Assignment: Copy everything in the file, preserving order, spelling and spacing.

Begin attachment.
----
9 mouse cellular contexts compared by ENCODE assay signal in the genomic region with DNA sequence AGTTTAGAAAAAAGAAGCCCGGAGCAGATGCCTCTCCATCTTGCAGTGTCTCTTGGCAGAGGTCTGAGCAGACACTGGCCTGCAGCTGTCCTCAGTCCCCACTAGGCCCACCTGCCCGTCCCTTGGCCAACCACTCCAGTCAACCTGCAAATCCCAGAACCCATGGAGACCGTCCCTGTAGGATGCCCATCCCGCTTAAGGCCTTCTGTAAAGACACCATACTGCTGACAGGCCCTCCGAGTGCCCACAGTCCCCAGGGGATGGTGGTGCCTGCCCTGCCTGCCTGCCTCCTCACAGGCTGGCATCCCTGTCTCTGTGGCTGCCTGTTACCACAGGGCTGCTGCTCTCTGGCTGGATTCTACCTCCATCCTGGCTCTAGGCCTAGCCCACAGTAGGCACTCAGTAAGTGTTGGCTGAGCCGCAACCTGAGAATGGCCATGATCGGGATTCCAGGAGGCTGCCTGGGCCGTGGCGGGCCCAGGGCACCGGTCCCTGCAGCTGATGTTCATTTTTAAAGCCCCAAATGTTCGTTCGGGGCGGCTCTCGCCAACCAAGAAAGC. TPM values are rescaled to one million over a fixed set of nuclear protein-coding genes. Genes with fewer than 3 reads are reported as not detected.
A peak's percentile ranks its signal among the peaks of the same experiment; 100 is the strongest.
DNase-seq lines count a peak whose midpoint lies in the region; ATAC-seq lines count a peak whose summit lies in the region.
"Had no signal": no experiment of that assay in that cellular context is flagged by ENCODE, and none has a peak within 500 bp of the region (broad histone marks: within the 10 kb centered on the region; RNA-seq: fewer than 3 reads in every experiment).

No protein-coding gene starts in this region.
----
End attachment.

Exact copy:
9 mouse cellular contexts compared by ENCODE assay signal in the genomic region with DNA sequence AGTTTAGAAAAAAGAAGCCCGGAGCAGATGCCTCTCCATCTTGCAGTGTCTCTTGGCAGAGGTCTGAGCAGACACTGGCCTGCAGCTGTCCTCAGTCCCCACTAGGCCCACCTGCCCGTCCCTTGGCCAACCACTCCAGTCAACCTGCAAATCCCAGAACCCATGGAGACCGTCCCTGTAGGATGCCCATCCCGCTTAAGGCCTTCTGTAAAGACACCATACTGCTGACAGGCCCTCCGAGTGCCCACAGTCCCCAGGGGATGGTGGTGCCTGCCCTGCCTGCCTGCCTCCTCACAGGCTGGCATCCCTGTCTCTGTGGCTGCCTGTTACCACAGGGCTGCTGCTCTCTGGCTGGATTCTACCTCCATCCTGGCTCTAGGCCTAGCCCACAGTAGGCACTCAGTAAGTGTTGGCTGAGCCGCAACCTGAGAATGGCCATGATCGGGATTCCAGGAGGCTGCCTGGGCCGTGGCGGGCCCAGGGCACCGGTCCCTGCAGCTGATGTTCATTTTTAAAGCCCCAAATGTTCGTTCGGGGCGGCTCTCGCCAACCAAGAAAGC. TPM values are rescaled to one million over a fixed set of nuclear protein-coding genes. Genes with fewer than 3 reads are reported as not detected.
A peak's percentile ranks its signal among the peaks of the same experiment; 100 is the strongest.
DNase-seq lines count a peak whose midpoint lies in the region; ATAC-seq lines count a peak whose summit lies in the region.
"Had no signal": no experiment of that assay in that cellular context is flagged by ENCODE, and none has a peak within 500 bp of the region (broad histone marks: within the 10 kb centered on the region; RNA-seq: fewer than 3 reads in every experiment).

No protein-coding gene starts in this region.